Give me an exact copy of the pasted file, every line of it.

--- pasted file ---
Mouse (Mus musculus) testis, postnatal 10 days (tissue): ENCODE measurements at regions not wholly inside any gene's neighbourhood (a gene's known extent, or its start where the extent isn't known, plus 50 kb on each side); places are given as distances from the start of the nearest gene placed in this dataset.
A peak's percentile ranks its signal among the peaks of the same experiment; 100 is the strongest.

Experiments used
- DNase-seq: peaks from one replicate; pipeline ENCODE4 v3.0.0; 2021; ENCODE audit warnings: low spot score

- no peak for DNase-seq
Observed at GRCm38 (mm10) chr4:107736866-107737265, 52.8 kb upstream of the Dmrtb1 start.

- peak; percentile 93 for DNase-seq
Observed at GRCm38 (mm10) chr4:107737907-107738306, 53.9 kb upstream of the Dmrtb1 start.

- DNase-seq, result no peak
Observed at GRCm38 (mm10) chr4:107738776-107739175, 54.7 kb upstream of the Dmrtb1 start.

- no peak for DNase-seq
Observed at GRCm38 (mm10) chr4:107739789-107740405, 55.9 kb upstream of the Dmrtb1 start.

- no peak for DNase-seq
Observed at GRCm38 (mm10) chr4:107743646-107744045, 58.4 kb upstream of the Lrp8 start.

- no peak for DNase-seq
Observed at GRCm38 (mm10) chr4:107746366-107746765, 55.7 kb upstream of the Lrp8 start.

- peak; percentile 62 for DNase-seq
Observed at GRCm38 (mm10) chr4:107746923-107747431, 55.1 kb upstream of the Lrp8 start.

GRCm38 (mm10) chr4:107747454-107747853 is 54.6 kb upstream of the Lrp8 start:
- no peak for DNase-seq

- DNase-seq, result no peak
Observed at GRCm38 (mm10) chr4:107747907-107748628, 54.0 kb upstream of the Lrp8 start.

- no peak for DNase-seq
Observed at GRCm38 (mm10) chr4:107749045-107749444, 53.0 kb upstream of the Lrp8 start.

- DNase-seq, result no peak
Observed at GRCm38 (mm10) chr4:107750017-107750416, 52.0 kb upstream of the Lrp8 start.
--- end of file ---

Mouse (Mus musculus) testis, postnatal 10 days (tissue): ENCODE measurements at regions not wholly inside any gene's neighbourhood (a gene's known extent, or its start where the extent isn't known, plus 50 kb on each side); places are given as distances from the start of the nearest gene placed in this dataset.
A peak's percentile ranks its signal among the peaks of the same experiment; 100 is the strongest.

Experiments used
- DNase-seq: peaks from one replicate; pipeline ENCODE4 v3.0.0; 2021; ENCODE audit warnings: low spot score

- no peak for DNase-seq
Observed at GRCm38 (mm10) chr4:107736866-107737265, 52.8 kb upstream of the Dmrtb1 start.

- peak; percentile 93 for DNase-seq
Observed at GRCm38 (mm10) chr4:107737907-107738306, 53.9 kb upstream of the Dmrtb1 start.

- DNase-seq, result no peak
Observed at GRCm38 (mm10) chr4:107738776-107739175, 54.7 kb upstream of the Dmrtb1 start.

- no peak for DNase-seq
Observed at GRCm38 (mm10) chr4:107739789-107740405, 55.9 kb upstream of the Dmrtb1 start.

- no peak for DNase-seq
Observed at GRCm38 (mm10) chr4:107743646-107744045, 58.4 kb upstream of the Lrp8 start.

- no peak for DNase-seq
Observed at GRCm38 (mm10) chr4:107746366-107746765, 55.7 kb upstream of the Lrp8 start.

- peak; percentile 62 for DNase-seq
Observed at GRCm38 (mm10) chr4:107746923-107747431, 55.1 kb upstream of the Lrp8 start.

GRCm38 (mm10) chr4:107747454-107747853 is 54.6 kb upstream of the Lrp8 start:
- no peak for DNase-seq

- DNase-seq, result no peak
Observed at GRCm38 (mm10) chr4:107747907-107748628, 54.0 kb upstream of the Lrp8 start.

- no peak for DNase-seq
Observed at GRCm38 (mm10) chr4:107749045-107749444, 53.0 kb upstream of the Lrp8 start.

- DNase-seq, result no peak
Observed at GRCm38 (mm10) chr4:107750017-107750416, 52.0 kb upstream of the Lrp8 start.